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    8. Max, that is not what the World Bank has to say on water shortages. That is what the state of Israel’s own water authority has to say in response to criticisms levelled against Israeli policy…by the World Bank. The World Bank opted to publish the Water Authority’s response to its criticism on its website, which is what you’ve linked to. Did you even read the report? The logo at the top should make it pretty clear that it wasn’t the World Bank who wrote it.
      If you are seriously going to cite the Israel Water Authority as proof that Israel doesn’t bear responsibility for the acute water shortages endured by Palestinians, you might as well go ahead and accept the the state’s opinions on the settlements and occupation too (the former are perfectly legal and the latter doesn’t really exist). Here is the World Bank’s own assessment of the situation, to which the Israel Water Authority was responding:

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    9. Thank you Sam Bahour for your comment! I changed the cross section according to your remark.

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    10. max

      @Vicky, thanks for the correction!
      “Did you even read the report?” – why don’t you make the effort and tell us where does the Bank report contradict the Israeli one?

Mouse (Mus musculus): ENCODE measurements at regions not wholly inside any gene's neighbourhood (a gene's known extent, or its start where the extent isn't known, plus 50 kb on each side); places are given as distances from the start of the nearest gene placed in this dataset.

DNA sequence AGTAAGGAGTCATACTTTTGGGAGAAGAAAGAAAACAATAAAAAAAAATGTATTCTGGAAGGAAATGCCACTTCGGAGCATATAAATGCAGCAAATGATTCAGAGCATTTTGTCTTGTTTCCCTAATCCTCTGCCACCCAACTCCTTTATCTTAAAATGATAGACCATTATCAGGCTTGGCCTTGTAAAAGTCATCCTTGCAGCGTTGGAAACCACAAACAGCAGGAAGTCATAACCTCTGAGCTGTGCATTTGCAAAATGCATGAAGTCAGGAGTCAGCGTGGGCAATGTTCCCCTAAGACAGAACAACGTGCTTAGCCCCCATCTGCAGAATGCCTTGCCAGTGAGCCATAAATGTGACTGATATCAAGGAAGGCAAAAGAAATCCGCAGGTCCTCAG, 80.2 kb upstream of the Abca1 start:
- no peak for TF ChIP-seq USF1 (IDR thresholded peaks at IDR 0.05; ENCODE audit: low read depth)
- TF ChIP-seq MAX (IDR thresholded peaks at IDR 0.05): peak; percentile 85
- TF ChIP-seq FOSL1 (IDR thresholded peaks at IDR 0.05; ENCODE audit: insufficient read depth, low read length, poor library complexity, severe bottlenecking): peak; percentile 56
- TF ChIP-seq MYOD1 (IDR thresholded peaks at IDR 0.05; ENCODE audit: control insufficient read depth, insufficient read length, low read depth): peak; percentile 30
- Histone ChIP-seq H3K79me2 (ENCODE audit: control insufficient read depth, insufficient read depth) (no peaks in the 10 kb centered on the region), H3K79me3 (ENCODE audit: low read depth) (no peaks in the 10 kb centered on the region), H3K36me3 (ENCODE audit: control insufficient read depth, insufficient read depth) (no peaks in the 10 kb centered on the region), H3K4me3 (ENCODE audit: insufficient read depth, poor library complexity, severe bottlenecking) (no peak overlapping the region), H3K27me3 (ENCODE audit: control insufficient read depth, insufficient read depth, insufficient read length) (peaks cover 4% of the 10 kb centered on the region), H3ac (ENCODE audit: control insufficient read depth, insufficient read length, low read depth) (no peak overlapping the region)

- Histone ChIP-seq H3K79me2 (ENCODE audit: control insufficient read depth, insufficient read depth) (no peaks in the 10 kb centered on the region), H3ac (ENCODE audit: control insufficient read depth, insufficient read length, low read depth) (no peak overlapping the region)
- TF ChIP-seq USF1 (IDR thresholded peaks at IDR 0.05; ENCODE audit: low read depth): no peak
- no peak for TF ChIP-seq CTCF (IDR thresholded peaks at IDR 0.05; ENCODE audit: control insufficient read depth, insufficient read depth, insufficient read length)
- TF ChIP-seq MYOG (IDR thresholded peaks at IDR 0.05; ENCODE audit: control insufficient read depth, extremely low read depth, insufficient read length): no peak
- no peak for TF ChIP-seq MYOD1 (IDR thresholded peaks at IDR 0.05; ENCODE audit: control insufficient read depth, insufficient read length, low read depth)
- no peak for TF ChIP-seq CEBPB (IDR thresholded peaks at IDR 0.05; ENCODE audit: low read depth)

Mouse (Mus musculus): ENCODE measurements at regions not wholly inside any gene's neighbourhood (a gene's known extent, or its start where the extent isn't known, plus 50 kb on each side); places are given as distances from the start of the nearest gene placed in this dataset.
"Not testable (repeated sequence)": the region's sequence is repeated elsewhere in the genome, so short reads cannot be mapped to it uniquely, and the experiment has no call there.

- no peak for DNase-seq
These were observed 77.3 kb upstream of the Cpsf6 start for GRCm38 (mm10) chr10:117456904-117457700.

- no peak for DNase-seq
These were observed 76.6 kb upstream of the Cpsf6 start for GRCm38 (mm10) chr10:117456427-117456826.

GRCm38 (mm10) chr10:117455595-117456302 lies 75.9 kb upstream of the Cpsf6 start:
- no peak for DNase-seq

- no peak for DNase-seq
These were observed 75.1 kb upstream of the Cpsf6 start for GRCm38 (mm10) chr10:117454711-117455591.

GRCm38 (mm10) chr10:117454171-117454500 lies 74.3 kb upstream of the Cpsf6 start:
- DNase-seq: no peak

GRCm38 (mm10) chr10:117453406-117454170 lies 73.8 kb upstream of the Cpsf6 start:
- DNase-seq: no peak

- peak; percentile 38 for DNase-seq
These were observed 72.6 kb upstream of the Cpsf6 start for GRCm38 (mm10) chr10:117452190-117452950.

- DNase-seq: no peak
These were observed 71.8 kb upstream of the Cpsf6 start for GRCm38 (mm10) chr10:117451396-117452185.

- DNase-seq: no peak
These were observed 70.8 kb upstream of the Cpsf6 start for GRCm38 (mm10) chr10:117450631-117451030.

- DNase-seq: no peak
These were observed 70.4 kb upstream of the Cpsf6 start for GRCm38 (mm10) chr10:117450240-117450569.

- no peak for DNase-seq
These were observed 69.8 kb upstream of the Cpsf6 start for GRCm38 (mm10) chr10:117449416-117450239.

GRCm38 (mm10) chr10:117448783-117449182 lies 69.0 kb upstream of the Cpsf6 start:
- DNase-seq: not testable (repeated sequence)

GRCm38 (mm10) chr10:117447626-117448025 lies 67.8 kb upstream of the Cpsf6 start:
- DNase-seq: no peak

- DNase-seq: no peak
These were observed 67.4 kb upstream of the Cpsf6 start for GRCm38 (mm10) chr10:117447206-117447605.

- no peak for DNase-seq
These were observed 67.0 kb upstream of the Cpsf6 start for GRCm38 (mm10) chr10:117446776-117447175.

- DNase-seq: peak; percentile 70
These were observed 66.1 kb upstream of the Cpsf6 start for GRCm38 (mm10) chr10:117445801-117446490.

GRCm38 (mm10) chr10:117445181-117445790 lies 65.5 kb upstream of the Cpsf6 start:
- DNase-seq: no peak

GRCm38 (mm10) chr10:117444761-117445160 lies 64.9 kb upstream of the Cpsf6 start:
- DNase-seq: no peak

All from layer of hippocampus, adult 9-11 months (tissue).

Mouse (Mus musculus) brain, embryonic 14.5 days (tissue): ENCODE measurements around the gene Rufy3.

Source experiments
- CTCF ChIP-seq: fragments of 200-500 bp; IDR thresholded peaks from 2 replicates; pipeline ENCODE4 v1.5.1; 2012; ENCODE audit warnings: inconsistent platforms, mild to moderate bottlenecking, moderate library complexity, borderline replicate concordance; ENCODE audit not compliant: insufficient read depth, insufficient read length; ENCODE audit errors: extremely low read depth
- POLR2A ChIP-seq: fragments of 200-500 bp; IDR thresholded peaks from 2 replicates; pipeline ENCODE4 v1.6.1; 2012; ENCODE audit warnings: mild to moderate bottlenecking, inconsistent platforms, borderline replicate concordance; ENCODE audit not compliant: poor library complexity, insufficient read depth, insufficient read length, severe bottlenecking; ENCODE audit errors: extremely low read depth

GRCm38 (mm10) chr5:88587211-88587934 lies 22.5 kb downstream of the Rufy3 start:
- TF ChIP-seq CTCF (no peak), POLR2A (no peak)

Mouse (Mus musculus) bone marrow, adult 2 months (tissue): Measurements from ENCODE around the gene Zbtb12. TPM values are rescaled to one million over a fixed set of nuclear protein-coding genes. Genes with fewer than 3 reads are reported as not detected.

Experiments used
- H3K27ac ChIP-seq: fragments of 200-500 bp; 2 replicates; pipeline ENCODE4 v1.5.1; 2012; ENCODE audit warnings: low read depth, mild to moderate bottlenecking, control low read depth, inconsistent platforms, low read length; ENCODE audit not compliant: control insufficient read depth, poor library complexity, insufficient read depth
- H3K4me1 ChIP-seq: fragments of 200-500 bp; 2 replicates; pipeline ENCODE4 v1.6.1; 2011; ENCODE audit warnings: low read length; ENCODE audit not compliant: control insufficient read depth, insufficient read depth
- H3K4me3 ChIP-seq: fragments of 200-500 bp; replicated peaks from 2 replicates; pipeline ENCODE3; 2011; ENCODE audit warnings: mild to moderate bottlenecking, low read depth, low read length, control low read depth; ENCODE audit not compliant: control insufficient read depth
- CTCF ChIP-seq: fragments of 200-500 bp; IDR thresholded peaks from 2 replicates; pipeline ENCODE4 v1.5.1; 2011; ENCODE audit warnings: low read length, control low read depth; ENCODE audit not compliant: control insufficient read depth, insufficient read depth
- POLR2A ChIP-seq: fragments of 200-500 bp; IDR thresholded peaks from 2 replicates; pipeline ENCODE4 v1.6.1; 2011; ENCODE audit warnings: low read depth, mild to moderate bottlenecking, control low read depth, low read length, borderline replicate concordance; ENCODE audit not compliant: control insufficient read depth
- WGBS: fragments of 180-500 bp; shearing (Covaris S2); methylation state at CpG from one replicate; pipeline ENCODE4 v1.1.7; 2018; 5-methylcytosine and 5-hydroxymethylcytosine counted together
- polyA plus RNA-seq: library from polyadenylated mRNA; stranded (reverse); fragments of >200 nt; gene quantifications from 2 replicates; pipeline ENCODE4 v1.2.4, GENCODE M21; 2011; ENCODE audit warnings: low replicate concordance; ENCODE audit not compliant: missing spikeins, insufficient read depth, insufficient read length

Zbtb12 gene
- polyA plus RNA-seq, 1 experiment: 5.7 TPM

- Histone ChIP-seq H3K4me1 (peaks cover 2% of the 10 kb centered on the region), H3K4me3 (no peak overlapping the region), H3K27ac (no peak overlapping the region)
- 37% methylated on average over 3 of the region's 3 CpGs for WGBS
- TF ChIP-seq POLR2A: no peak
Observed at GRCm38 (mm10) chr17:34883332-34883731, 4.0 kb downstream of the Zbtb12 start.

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    11. Laurent Szyster

      You got to love how B’Tselem report downplays why the evolution of water demand surged in the West Bank since 1967:

      “The demand for water in the Occupied Territories increased at a greater rate since the beginning of the Israeli occupation in 1967 because of the relative increase in the Palestinian standard of living following integration of the economies of the Occupied Territories and Israel.”

      Prior to 1967, a little less than 90% of Palestinian housholds were not connected to water infrastructure. The number was 20% in 1995, evil zionist water thieves …

      And it gets better.

      “Israel instituted restrictions and prohibitions that had not existed under Jordanian and Egyptian control. These restrictions and prohibitions are a principal reason for the water shortage and the resultant water crisis.”